The Butterflies have been thick and fast this term, with a focus on 6th form teaching:
Sharing is caring – Sabah Khan
It is important to show students what excellence looks like by sharing models of the very best work, giving them something to aspire to and an understanding of how to produce high quality work of their own.
Students are given specific topics to research (allocation of topic is based differentiation). Student work is then collated and made available to all, this way personalised revision guides have been created.
- Sets high expectations.
- Models student work.
- Helpful for upcoming assessments/mocks.
- Good for content heavy subjects.
- Allows peer assessment.
- Facilitates repetition.
Things to consider:
- Quality control
- Strategically assign topics – differentiate for abilities
- Double up topics where necessary – assign to a variety of students
Support with essay writing – Emma Keys
Scaffolding- This is not just for Key stage 3 & 4. It is just as important in year 12 in order to model and support their writing development. I like to use a starting code of red- heavy support, amber- medium and green- essential information. Reduce this support over the course of year 12.
Providing critical references and modelling how to use them in an essay- this is a new skill and not one we should just ‘expect’ them to learn independently. Provide clear websites and books which you would expect to find the sources.
Essay mark sheet- a clear checklist of what essential requirements an essay should have and clearly marked to the exam AOs. This will help them visualise where they need to improve.
Refresh your subject knowledge- A levels are very difficult and at times, it is important that we as facilitators have the most up-to-date readings and research to help push and challenge their ideas/ progress.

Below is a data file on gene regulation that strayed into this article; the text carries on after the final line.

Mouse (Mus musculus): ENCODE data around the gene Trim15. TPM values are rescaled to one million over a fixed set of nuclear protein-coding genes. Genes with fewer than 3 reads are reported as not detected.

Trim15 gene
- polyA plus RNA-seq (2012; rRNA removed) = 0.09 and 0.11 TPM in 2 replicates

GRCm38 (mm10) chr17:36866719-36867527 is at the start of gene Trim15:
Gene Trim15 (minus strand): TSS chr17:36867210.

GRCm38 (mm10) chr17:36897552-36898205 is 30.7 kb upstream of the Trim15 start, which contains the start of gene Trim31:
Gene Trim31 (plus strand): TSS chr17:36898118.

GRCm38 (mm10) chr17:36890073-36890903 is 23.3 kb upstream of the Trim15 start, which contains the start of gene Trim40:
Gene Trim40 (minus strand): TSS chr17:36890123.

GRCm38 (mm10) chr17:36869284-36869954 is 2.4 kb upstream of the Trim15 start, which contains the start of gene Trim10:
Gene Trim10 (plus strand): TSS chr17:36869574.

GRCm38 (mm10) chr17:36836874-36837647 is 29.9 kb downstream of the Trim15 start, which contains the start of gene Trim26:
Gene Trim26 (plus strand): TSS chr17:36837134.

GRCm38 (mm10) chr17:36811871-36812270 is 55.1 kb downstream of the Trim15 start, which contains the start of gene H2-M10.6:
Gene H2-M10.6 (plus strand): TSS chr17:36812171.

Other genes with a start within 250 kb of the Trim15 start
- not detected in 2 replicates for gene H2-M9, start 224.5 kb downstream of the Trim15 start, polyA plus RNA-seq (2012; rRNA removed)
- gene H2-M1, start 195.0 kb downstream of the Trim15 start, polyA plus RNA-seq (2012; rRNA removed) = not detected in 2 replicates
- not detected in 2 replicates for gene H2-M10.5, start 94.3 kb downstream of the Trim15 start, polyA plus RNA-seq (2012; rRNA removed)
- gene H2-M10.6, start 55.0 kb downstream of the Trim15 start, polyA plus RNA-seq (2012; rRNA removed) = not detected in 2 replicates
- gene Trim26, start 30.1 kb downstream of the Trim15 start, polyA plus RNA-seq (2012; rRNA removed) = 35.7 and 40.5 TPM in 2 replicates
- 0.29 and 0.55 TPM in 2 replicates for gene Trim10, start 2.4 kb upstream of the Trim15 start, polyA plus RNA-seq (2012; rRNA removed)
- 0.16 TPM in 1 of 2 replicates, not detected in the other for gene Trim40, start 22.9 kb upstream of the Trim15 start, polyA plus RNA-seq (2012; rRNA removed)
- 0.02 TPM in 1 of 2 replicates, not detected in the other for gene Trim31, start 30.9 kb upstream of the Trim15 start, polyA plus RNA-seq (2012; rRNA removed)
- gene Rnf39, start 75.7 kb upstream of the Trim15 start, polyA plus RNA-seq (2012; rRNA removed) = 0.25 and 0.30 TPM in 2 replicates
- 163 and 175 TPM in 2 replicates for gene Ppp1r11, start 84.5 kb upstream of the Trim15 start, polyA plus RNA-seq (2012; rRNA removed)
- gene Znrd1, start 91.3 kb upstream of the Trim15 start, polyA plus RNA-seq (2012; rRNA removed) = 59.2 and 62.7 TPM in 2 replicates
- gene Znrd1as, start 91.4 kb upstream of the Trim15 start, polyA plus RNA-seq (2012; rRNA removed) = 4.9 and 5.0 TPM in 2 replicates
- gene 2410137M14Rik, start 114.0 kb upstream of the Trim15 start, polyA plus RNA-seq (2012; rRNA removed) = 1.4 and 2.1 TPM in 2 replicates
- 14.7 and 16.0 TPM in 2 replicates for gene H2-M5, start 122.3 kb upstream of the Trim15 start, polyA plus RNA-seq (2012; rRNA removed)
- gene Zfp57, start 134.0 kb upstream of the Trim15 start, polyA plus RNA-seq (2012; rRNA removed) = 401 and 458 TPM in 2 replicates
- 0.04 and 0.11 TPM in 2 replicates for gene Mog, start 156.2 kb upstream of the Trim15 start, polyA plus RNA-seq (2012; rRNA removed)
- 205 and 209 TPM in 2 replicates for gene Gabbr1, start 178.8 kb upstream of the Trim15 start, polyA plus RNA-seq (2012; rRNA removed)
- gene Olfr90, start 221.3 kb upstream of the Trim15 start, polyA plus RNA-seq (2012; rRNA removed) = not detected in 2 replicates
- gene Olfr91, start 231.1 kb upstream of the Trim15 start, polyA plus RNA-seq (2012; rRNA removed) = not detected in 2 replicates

Building independence– Sara Kate Rafter
Making use of the exams boards website which is full of useful information. Some of what can found:
Start yr12 teaching students how to make use of exemplar questions, so this can used to guide revision and improve answers to exam questions.
Set students 15 marks worth of questions to complete (they can choose the 15 marks worth- autonomy)
Give 15 mins DIRT time in lesson for students to reflect on their answers and identify using the specification which assessment objectives (AO’s) are their weakest and what content requires improvement.
Making BTEC engaging- Ben Waite
Things to consider for BTEC lessons…
Planning – often there are very few lessons pre-planned for teacher tweaking and few resources. This means planning from scratch- but it is worth it, for an engaging lesson.
Ensure lessons are planned to allow ideas that are often complex, to be explained clearly and concisely, bring in new ideas gradually (the less info per slide, the better).
Reviews– these should be well thought through, to maximise student engagement. Often students that do BTEC are less confident than others to express their understanding or lack thereof. Therefore, it is important that review activities draw out any concerns, misconceptions or understanding of the more challenging concepts.
Training students and getting them ready- Chris Chalk
Ensure students are aware of how to distinguish between; describe, explain and analyse as these directly match the assessment criteria for assignments.
Use assessment criteria as a scaffold for students, so that work submitted is structured in a way that it can be easily and effectively scanned for marking, rather than be marked in a detailed way.
When submitted for the final marking, have the assessment record ready to fill in. When marking and filling in assessment records, keep the language used simple.
Make use of the Pearson on line calculator, for students to track and monitor their own progress in terms of P, M and D and relate this to the points system.